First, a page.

The Community for Technology Leaders
RSS Icon
Subscribe
Issue No.04 - July/August (2002 vol.22)
pp: 49-57
Tapio Lokki , Helsinki University of Technology
Lauri Savioja , Helsinki University of Technology
Riitta Väänänen , Helsinki University of Technology
Jyri Huopaniemi , Nokia Research Center?s Speech and Audio Systems Laboratory
Tapio Takala , Helsinki University of Technology
ABSTRACT
<p>Sound rendering is the analogue of graphics rendering to create virtual auditory environments. In graphics, images are created by calculating the distribution of light within a modeled environment. Illumination methods such as raytracing and radiosity are based on the physics of light propagation and reflection. Similarly, sound rendering is based on physical laws of sound propagation and reflection. In this article we aim to clarify real-time sound rendering techniques by comparing them to rendering of visual images. We also describe how sound rendering can be performed, based on the knowledge of sound source(s) and listener locations, radiation characteristics of sound sources, geometry of the 3D model, and material absorption data, in other words, the congruent data used for graphics rendering. In this context the term auralization, making audible, corresponds to visualization. Applications of sound rendering vary from film effects, computer games and other multimedia content to enhancing presence experience in virtual reality.</p>
CITATION
Tapio Lokki, Lauri Savioja, Riitta Väänänen, Jyri Huopaniemi, Tapio Takala, "Creating Interactive Virtual Auditory Environments", IEEE Computer Graphics and Applications, vol.22, no. 4, pp. 49-57, July/August 2002, doi:10.1109/MCG.2002.1016698
REFERENCES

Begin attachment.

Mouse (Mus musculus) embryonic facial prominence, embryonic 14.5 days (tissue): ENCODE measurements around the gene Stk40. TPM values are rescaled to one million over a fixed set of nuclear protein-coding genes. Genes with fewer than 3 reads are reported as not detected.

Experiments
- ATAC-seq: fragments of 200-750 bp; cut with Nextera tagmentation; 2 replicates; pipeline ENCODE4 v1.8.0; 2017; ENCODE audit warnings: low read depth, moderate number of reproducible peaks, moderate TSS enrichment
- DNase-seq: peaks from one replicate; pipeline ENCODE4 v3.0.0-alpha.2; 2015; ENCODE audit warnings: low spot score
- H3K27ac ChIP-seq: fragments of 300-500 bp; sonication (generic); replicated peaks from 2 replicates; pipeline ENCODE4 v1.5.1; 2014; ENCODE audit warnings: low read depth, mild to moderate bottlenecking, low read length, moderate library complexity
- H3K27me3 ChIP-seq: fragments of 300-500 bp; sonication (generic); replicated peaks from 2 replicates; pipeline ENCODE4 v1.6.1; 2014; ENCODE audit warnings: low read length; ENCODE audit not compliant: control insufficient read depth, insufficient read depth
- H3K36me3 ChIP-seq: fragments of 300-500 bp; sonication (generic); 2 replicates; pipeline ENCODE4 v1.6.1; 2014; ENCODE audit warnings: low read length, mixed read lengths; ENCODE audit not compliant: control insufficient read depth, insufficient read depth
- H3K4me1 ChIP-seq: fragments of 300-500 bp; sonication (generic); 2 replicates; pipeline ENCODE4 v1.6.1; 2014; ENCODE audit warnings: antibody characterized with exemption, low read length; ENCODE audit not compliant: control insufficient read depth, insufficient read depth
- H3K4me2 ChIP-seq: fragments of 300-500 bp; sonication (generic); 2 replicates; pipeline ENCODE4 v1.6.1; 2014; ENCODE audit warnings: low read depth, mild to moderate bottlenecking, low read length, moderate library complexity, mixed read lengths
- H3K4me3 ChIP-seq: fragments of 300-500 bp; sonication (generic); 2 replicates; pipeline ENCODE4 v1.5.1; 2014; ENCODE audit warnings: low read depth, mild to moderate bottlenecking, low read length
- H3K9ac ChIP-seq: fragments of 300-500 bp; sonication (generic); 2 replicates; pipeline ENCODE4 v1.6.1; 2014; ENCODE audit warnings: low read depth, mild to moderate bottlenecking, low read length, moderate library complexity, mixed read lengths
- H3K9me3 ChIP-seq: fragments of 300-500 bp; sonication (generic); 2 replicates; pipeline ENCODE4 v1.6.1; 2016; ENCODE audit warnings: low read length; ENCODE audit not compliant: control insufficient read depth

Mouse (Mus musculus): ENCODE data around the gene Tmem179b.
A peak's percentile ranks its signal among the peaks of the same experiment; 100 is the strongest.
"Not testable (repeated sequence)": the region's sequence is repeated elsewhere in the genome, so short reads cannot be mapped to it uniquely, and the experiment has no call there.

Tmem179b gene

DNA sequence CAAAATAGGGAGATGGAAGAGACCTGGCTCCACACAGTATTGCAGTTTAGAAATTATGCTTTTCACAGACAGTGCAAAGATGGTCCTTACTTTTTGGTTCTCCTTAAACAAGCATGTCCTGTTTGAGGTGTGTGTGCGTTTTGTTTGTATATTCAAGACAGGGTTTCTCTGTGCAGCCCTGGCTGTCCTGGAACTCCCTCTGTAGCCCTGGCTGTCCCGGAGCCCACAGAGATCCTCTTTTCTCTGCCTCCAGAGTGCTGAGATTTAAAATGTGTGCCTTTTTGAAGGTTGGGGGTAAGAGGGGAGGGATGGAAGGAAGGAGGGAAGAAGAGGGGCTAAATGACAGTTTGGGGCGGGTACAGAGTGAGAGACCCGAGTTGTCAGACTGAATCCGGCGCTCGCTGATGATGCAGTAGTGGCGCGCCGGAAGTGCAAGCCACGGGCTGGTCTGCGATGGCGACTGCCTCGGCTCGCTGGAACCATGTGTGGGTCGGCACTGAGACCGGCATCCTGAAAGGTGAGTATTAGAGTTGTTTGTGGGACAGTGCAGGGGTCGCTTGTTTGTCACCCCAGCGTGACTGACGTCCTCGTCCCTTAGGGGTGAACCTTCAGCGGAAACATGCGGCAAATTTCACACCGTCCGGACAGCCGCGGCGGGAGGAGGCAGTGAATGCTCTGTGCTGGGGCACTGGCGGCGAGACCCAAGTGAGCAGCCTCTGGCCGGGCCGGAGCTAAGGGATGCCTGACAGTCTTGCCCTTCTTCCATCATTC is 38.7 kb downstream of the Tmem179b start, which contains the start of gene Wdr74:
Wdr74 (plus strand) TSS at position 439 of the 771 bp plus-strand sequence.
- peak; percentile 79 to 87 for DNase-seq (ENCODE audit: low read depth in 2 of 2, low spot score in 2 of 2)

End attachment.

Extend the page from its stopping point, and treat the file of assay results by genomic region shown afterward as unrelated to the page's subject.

1. T. Takala and J. Hahn, “Sound Rendering,” Computer Graphics, Proc., SIGGRAPH '92, vol. 26, no. 2, July 1992.
2. L. Savioja et al., "Creating Interactive Virtual Acoustic Environments," J. Audio Eng. Soc., vol. 47, no. 9, Sept. 1999, pp. 675-705.
3. M. Kleiner, B.-I. Dalenbäck, and P. Svensson, "Auralization: An Overview," J. Audio Eng. Soc., vol. 41, no. 11, Nov. 1993, pp. 861-875.
4. J.-M. Jot, "Real-Time Spatial Processing of Sounds for Music, Multimedia and Interactive Human-Computer Interfaces," Multimedia Systems, vol. 7, no. 1, Jan./Feb. 1999, pp. 55-69.
5. A. Appel, "Some Techniques for Shading Machine Renderings of Solids," AFIPS 1968 Spring Joint Computer Conf., Thompson Books, Washington, D.C., vol. 32, 1968, pp. 37-45.
6. A. Krokstad, S. Strom, and S. Sorsdal, "Calculating the Acoustical Room Response by the Use of a Ray Tracing Technique," J. Sound and Vibration, vol. 8, no. 1, 1968, pp. 118-125.
7. J.B. Allen and D.A. Berkley, "Image Method for Efficiently Simulating Small-Room Acoustics," J. Acoustical Soc. of America, vol. 65, no. 4, Apr. 1979, pp. 943-950.
8. V. Pulkki, "Virtual Sound Source Positioning Using Vector Base Amplitude Panning," J. Audio Eng. Soc., vol. 45, no. 6, Jun. 1997, pp. 456-466.
9. M. Gerzon, "Periphony: With-Height Sound Reproduction," J. Audio Eng. Soc., vol. 21, no. 1-2, Jan./Feb. 1973, pp. 2-10.
10. J. Blauert, Spatial Hearing: The Psychophysics of Human Sound Localization, 2nd ed., MIT Press, Cambridge, Mass., 1997.
11. N. Tsingos et al., "Modeling Acoustics in Virtual Environments Using the Uniform Theory of Diffraction," ACM Computer Graphics, Ann. Conf. Series (Proc. Siggraph 01), Aug. 2001, pp. 545-552.
12. U.P. Svensson, R.I. Fred, and J. Vanderkooy, "Analytic Secondary Source Model of Edge Diffraction Impulse Responses," J. Acoustical Soc. of America, vol. 106, no. 5, Nov. 1999, pp. 2331-2344.
13. L. Savioja and V. Välimäki, "Interpolated 3-D Digital Waveguide Mesh with Frequency Warping," Proc. 2001 IEEE Int'l Conf. Acoustics, Speech, and Signal Processing (ICASSP 01), IEEE Press, Piscataway, N.J., vol. 5, 2001, pp. 3345-3348.
22 ms
(Ver 2.0)

Marketing Automation Platform Marketing Automation Tool